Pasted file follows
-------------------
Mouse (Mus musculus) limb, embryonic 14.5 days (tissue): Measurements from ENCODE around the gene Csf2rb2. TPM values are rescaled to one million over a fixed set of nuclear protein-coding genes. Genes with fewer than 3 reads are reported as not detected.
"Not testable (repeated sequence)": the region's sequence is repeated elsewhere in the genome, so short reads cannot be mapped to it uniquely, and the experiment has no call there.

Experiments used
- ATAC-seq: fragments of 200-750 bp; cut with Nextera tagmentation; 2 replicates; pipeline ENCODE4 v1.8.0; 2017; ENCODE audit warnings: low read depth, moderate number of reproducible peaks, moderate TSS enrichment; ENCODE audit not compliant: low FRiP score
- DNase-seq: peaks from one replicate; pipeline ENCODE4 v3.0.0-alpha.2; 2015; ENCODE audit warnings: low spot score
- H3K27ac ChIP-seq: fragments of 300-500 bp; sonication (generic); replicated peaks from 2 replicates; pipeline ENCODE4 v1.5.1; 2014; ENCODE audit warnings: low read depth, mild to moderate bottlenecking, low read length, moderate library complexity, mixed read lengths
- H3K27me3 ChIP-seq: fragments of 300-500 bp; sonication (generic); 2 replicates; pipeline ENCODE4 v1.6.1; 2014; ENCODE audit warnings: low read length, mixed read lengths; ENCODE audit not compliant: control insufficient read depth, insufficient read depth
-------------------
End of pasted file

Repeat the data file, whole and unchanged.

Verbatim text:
Mouse (Mus musculus) limb, embryonic 14.5 days (tissue): Measurements from ENCODE around the gene Csf2rb2. TPM values are rescaled to one million over a fixed set of nuclear protein-coding genes. Genes with fewer than 3 reads are reported as not detected.
"Not testable (repeated sequence)": the region's sequence is repeated elsewhere in the genome, so short reads cannot be mapped to it uniquely, and the experiment has no call there.

Experiments used
- ATAC-seq: fragments of 200-750 bp; cut with Nextera tagmentation; 2 replicates; pipeline ENCODE4 v1.8.0; 2017; ENCODE audit warnings: low read depth, moderate number of reproducible peaks, moderate TSS enrichment; ENCODE audit not compliant: low FRiP score
- DNase-seq: peaks from one replicate; pipeline ENCODE4 v3.0.0-alpha.2; 2015; ENCODE audit warnings: low spot score
- H3K27ac ChIP-seq: fragments of 300-500 bp; sonication (generic); replicated peaks from 2 replicates; pipeline ENCODE4 v1.5.1; 2014; ENCODE audit warnings: low read depth, mild to moderate bottlenecking, low read length, moderate library complexity, mixed read lengths
- H3K27me3 ChIP-seq: fragments of 300-500 bp; sonication (generic); 2 replicates; pipeline ENCODE4 v1.6.1; 2014; ENCODE audit warnings: low read length, mixed read lengths; ENCODE audit not compliant: control insufficient read depth, insufficient read depth